It was 1996. The sun was shining and I had just punched some white kid in the face. I picked up his glasses and threw them down the street as he begged me to stop. I let him get on his bike and said, “You tell your brother to never talk s*** again. Get the f*** outa here.” The kid was innocent. It was his older brother that we had problems with.
The poor kid rode by as we were in an important meeting with another gang. He was just in the wrong place at the wrong time. I looked at my Asian gang friends and the two black O.G.’s who stood in approval. They gave me a cigarette. I loved the feeling of Newport Menthol’s filling up my lungs. Today was an important day for us Southeast Asian gang-bangers. We were getting recruited and indoctrinated into the Gangster Disciples – a very large and mostly black gang operating in much of the Mid-West and East-Coast. Southeast Asians have always been minorities, especially on the streets. We were always outnumbered and overwhelmed by our rivals – another large black gang sporting the color red. We already had our own Asian gang but it made sense to put in some work for the GD’s and have their support.
We moved our initiation indoors. My friend Vee had a house down the street. It was our spot – our haven during the day while Vee’s dad was at work. As you enter the living room you’re greeted with clouds of smoke from cigs and weed. Porn is playing on the T.V. with more tapes staked on the old-school V.C.R. A couple we hardly know is getting it on in Vee’s upstairs bedroom. Another friend is getting his chest tattooed on the kitchen table. The black O.G.’s put the house in order and we all gathered around the table. They began the initiation…or more like indoctrination.
The O.G.’s brought out newspaper clippings and started explaining the history of the Gangster Disciples. They referred to the founders as Kings, showed us pictures and cast vision for rising up against our oppressors. Each person wrote down the holy creed on a piece of paper and was told to burn it after memorizing it. They did an elaborate hand shake with every person and announced that we were now soldiers. They wanted us to put in work by slanging small bags of crack and expanding their marijuana distribution. We agreed to talk about it and they left.
It was just a typical day. Nothing was out of the ordinary. Some of us headed down into the basement to do some target practice. We had one .22 pistol and one .22 long-rifle. While we were taking potshots into bags of dry cement someone ran downstairs and yelled, “The one-time’s outside! They’re rolling deep. We gotta hide!” Everyone scrambled to find a hiding spot. All the good ones were taken and I ended up just squatting in a dark corner.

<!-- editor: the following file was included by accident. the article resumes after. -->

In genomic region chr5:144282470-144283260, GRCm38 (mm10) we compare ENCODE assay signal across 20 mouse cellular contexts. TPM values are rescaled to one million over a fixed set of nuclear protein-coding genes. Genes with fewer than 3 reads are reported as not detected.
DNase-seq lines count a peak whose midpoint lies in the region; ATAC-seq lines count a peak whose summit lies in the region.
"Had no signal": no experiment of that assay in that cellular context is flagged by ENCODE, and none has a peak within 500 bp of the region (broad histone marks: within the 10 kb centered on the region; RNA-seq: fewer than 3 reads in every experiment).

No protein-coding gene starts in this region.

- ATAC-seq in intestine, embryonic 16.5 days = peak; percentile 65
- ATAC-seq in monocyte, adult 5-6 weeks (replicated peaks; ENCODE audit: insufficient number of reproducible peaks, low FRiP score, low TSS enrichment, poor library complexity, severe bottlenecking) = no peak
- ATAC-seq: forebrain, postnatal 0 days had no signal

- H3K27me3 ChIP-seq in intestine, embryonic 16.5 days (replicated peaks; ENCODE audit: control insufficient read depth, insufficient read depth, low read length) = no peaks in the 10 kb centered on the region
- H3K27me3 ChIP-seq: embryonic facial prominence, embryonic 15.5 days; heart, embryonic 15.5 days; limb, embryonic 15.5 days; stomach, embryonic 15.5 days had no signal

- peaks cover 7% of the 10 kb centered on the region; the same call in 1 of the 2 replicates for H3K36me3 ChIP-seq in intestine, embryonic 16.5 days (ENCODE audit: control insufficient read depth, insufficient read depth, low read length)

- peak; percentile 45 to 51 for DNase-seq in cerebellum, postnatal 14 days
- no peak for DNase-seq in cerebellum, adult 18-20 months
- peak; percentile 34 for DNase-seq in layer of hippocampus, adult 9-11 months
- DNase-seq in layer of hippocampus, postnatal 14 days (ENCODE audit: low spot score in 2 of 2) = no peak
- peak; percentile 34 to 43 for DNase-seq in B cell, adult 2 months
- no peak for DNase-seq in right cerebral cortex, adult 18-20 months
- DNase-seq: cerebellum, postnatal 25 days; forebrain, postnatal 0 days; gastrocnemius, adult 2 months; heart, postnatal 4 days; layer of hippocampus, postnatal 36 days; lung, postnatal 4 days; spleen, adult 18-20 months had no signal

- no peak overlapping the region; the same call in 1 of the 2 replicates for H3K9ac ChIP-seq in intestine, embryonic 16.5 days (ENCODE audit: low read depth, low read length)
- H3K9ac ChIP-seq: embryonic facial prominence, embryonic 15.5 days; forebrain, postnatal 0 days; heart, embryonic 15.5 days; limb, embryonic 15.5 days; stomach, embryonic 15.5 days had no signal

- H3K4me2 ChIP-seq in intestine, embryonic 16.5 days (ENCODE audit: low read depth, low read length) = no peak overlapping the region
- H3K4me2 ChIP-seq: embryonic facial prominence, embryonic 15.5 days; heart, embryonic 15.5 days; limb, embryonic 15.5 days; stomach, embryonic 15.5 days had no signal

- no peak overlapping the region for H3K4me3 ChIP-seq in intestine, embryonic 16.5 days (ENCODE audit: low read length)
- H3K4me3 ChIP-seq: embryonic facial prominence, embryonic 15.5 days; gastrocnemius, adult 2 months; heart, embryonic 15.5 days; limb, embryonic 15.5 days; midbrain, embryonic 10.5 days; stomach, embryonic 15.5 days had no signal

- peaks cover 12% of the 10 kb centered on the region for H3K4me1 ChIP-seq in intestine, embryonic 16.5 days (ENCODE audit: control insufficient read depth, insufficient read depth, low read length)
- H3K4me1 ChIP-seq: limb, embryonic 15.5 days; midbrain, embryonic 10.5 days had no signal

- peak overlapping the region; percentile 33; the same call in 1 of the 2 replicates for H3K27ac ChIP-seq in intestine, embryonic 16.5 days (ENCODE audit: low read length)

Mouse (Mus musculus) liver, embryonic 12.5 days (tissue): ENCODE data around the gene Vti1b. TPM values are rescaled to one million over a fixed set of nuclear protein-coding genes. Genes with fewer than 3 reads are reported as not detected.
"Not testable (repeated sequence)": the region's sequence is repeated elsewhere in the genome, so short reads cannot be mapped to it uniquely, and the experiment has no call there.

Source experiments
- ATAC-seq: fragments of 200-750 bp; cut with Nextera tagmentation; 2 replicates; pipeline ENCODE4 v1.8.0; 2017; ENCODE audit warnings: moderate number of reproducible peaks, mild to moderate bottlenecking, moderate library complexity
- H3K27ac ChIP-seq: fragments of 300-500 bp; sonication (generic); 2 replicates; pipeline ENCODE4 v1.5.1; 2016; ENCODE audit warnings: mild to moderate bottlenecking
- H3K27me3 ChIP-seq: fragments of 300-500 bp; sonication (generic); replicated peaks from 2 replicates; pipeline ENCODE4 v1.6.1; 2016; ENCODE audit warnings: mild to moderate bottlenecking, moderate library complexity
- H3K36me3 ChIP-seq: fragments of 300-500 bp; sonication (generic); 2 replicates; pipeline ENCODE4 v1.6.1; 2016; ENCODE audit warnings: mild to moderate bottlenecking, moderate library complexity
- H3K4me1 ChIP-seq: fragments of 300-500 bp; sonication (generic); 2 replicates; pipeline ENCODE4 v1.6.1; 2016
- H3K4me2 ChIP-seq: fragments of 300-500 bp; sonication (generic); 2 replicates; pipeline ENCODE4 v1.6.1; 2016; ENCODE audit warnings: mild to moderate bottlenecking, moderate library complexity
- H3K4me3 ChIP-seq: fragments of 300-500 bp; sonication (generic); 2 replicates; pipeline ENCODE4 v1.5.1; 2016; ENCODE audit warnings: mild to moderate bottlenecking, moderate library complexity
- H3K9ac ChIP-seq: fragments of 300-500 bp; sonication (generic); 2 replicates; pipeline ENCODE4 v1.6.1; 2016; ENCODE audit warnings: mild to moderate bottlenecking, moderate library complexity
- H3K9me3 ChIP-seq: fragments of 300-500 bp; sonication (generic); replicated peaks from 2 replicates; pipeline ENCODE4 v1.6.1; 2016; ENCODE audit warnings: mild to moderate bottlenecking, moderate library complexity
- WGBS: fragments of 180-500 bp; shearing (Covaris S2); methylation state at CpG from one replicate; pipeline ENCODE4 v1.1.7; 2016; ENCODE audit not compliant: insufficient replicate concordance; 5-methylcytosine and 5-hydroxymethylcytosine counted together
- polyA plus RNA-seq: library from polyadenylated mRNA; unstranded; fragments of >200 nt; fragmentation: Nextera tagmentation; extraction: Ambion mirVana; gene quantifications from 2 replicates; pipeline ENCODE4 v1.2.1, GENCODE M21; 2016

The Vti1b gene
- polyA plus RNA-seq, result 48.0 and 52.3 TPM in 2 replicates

We could hear the police upstairs. “We’re just looking for anyone under 18. It’s a school day and we know there are people here who are underage.” The police had nothing on us. They were not going to find anything illegal except underage kids who should be in school. The basement lights came on and officers came down the stairs. A few of us stood up.
“How old are you?” they asked me.
“Fifteen.” I lied. I was thirteen.
We were placed in the back of several police cars and they drove us to our schools. They parked at the front entrance and escorted us into the building in front of wide-eyed Jr. Highers. I felt both shame and pride at once. I felt ashamed for getting caught like a rat trapped in a hole but also felt pride for being forced to school by the police – that was totally badass in my book.
That morning I had beaten up an innocent kid, got indoctrinated into a gang army, shot guns in a basement and arrived to school in a police car. Now I was sitting in a classroom listening to an old guy with tight jeans (who knew it would come in style?) talk about algebra. Immediately after school I went back to Vee’s house. This was the path that I was on and there was no deterring me from it. It was going to lead me to one place, destruction, but I didn’t think about that. I took it a day at a time. Like I said, this was just a typical day.